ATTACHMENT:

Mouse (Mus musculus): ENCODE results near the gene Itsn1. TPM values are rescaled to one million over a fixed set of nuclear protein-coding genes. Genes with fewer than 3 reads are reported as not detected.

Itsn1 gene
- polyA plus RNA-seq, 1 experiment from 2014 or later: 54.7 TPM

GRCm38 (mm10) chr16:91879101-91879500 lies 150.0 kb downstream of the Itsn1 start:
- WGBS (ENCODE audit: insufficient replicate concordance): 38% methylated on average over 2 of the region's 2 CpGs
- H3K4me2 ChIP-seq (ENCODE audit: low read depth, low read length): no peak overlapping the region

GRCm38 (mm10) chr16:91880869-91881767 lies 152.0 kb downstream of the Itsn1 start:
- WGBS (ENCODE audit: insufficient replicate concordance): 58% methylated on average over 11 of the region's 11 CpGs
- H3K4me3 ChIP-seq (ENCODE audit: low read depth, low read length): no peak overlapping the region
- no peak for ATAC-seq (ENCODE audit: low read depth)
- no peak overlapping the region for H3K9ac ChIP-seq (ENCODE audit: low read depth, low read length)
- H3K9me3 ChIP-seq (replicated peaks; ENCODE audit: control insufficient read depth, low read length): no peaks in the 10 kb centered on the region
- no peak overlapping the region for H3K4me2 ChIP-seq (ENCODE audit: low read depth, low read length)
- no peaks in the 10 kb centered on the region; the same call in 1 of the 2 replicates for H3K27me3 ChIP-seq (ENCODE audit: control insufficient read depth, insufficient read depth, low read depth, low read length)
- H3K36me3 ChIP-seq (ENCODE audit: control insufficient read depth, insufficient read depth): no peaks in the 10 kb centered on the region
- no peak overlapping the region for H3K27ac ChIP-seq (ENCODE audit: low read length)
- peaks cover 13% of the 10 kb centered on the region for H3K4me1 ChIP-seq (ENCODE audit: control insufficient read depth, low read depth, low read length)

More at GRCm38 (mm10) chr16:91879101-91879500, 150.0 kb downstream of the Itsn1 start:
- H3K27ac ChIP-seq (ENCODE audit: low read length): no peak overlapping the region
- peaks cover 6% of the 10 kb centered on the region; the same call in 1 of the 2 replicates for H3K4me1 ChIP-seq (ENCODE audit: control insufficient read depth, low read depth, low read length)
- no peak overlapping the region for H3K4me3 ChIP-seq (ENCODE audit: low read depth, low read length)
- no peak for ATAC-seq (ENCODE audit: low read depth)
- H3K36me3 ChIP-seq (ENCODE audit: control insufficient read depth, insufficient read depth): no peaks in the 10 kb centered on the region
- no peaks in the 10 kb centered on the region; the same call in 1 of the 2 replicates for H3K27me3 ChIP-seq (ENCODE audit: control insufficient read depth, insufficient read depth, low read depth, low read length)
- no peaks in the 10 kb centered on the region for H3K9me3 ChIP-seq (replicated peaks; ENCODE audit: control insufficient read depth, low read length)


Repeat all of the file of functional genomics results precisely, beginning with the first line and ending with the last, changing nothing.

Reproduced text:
Mouse (Mus musculus): ENCODE results near the gene Itsn1. TPM values are rescaled to one million over a fixed set of nuclear protein-coding genes. Genes with fewer than 3 reads are reported as not detected.

Itsn1 gene
- polyA plus RNA-seq, 1 experiment from 2014 or later: 54.7 TPM

GRCm38 (mm10) chr16:91879101-91879500 lies 150.0 kb downstream of the Itsn1 start:
- WGBS (ENCODE audit: insufficient replicate concordance): 38% methylated on average over 2 of the region's 2 CpGs
- H3K4me2 ChIP-seq (ENCODE audit: low read depth, low read length): no peak overlapping the region

GRCm38 (mm10) chr16:91880869-91881767 lies 152.0 kb downstream of the Itsn1 start:
- WGBS (ENCODE audit: insufficient replicate concordance): 58% methylated on average over 11 of the region's 11 CpGs
- H3K4me3 ChIP-seq (ENCODE audit: low read depth, low read length): no peak overlapping the region
- no peak for ATAC-seq (ENCODE audit: low read depth)
- no peak overlapping the region for H3K9ac ChIP-seq (ENCODE audit: low read depth, low read length)
- H3K9me3 ChIP-seq (replicated peaks; ENCODE audit: control insufficient read depth, low read length): no peaks in the 10 kb centered on the region
- no peak overlapping the region for H3K4me2 ChIP-seq (ENCODE audit: low read depth, low read length)
- no peaks in the 10 kb centered on the region; the same call in 1 of the 2 replicates for H3K27me3 ChIP-seq (ENCODE audit: control insufficient read depth, insufficient read depth, low read depth, low read length)
- H3K36me3 ChIP-seq (ENCODE audit: control insufficient read depth, insufficient read depth): no peaks in the 10 kb centered on the region
- no peak overlapping the region for H3K27ac ChIP-seq (ENCODE audit: low read length)
- peaks cover 13% of the 10 kb centered on the region for H3K4me1 ChIP-seq (ENCODE audit: control insufficient read depth, low read depth, low read length)

More at GRCm38 (mm10) chr16:91879101-91879500, 150.0 kb downstream of the Itsn1 start:
- H3K27ac ChIP-seq (ENCODE audit: low read length): no peak overlapping the region
- peaks cover 6% of the 10 kb centered on the region; the same call in 1 of the 2 replicates for H3K4me1 ChIP-seq (ENCODE audit: control insufficient read depth, low read depth, low read length)
- no peak overlapping the region for H3K4me3 ChIP-seq (ENCODE audit: low read depth, low read length)
- no peak for ATAC-seq (ENCODE audit: low read depth)
- H3K36me3 ChIP-seq (ENCODE audit: control insufficient read depth, insufficient read depth): no peaks in the 10 kb centered on the region
- no peaks in the 10 kb centered on the region; the same call in 1 of the 2 replicates for H3K27me3 ChIP-seq (ENCODE audit: control insufficient read depth, insufficient read depth, low read depth, low read length)
- no peaks in the 10 kb centered on the region for H3K9me3 ChIP-seq (replicated peaks; ENCODE audit: control insufficient read depth, low read length)